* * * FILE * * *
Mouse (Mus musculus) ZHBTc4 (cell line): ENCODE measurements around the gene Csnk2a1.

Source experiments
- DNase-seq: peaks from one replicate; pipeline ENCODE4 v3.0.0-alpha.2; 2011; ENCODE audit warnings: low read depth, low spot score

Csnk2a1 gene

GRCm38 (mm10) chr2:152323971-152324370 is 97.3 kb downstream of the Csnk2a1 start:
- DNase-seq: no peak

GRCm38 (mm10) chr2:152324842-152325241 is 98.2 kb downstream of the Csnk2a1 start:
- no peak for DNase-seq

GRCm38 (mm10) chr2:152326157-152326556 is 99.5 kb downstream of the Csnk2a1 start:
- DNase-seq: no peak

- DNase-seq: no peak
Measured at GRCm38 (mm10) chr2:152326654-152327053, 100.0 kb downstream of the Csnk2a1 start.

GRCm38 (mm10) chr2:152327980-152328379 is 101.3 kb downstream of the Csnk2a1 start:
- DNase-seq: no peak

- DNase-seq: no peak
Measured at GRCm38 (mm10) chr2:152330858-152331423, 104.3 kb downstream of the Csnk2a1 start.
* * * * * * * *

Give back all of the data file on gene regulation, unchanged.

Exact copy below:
Mouse (Mus musculus) ZHBTc4 (cell line): ENCODE measurements around the gene Csnk2a1.

Source experiments
- DNase-seq: peaks from one replicate; pipeline ENCODE4 v3.0.0-alpha.2; 2011; ENCODE audit warnings: low read depth, low spot score

Csnk2a1 gene

GRCm38 (mm10) chr2:152323971-152324370 is 97.3 kb downstream of the Csnk2a1 start:
- DNase-seq: no peak

GRCm38 (mm10) chr2:152324842-152325241 is 98.2 kb downstream of the Csnk2a1 start:
- no peak for DNase-seq

GRCm38 (mm10) chr2:152326157-152326556 is 99.5 kb downstream of the Csnk2a1 start:
- DNase-seq: no peak

- DNase-seq: no peak
Measured at GRCm38 (mm10) chr2:152326654-152327053, 100.0 kb downstream of the Csnk2a1 start.

GRCm38 (mm10) chr2:152327980-152328379 is 101.3 kb downstream of the Csnk2a1 start:
- DNase-seq: no peak

- DNase-seq: no peak
Measured at GRCm38 (mm10) chr2:152330858-152331423, 104.3 kb downstream of the Csnk2a1 start.